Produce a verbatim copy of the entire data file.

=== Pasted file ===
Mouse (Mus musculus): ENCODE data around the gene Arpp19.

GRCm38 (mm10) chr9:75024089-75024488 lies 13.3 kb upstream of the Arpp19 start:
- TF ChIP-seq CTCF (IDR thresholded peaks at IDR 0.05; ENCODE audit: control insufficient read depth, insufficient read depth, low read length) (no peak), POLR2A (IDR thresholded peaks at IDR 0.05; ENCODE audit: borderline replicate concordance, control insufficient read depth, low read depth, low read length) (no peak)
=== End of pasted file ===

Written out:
Mouse (Mus musculus): ENCODE data around the gene Arpp19.

GRCm38 (mm10) chr9:75024089-75024488 lies 13.3 kb upstream of the Arpp19 start:
- TF ChIP-seq CTCF (IDR thresholded peaks at IDR 0.05; ENCODE audit: control insufficient read depth, insufficient read depth, low read length) (no peak), POLR2A (IDR thresholded peaks at IDR 0.05; ENCODE audit: borderline replicate concordance, control insufficient read depth, low read depth, low read length) (no peak)